Ever dreamed of handing in your notice at work, only to be begged to stay? Perhaps with your manager in tears as she slides across a big fat cheque across the table and tells you just how much she always loved your work (but could never find the words to actually tell you).
Okay, sure, it might not happen exactly the way you planned it in your head, but it’s certainly not unusual for an employer to make a counter offer when they’re at risk of losing a prized asset. Especially considering what it’ll cost them in recruiter fees and arranging cover for your position if you leave.
So if there’s a part of you that wants to stay, a counter offer puts you in a good position to negotiate a better deal for yourself. But bear in mind the following:
Know your worth. If you’re asking for more money, do your research. Make sure you’re not asking for more than the market value of your position. You can do this simply by looking on jobs websites and contacting recruiters.
It’s not all about money. Ask yourself why you were looking for another job in the first place. If your current position hasn’t been fulfilling your needs, make sure to address those issues in any negotiations to stay. A bigger salary is great, but if you’re still not happy in the role then you’ll probably be looking to escape again in the next 6 months anyway. Be sure to discuss with your manager how they see your future, possibilities of promotions, more flexible hours, greater responsibilities – and ensure these aspects of the new role line up with what you want.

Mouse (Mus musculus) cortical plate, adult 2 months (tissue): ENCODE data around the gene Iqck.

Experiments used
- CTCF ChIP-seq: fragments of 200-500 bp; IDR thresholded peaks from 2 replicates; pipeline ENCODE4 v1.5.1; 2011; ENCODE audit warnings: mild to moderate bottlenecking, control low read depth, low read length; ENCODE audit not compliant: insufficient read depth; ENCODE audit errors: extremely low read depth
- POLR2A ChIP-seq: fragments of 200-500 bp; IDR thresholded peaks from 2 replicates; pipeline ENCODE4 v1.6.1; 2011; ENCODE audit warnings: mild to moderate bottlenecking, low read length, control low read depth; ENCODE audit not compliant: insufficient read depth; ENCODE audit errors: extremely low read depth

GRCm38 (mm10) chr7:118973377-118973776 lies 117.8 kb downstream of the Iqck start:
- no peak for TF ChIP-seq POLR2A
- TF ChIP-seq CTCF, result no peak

Be practical. Okay, so the heart wants what the heart wants, but sometimes it’s smart to remain at least a little practical. Are you currently applying for a mortgage that would require you to have been in a job for more than 3 months? Is your current commute a good one or does the new job give you the chance to avoid spending 2 hours a day stuck in traffic? Most importantly, which of the two roles is best for your long-term career?
In the end, you need to weigh up all the pros and cons, and make a call. If the new role excites you enough that an offer of extra money by your current employer does nothing to sway your decision, then it’s probably the right move. But if a bit more money has you thinking twice about leaving, then you have to ask yourself - is the new role absolutely the best that you could have found?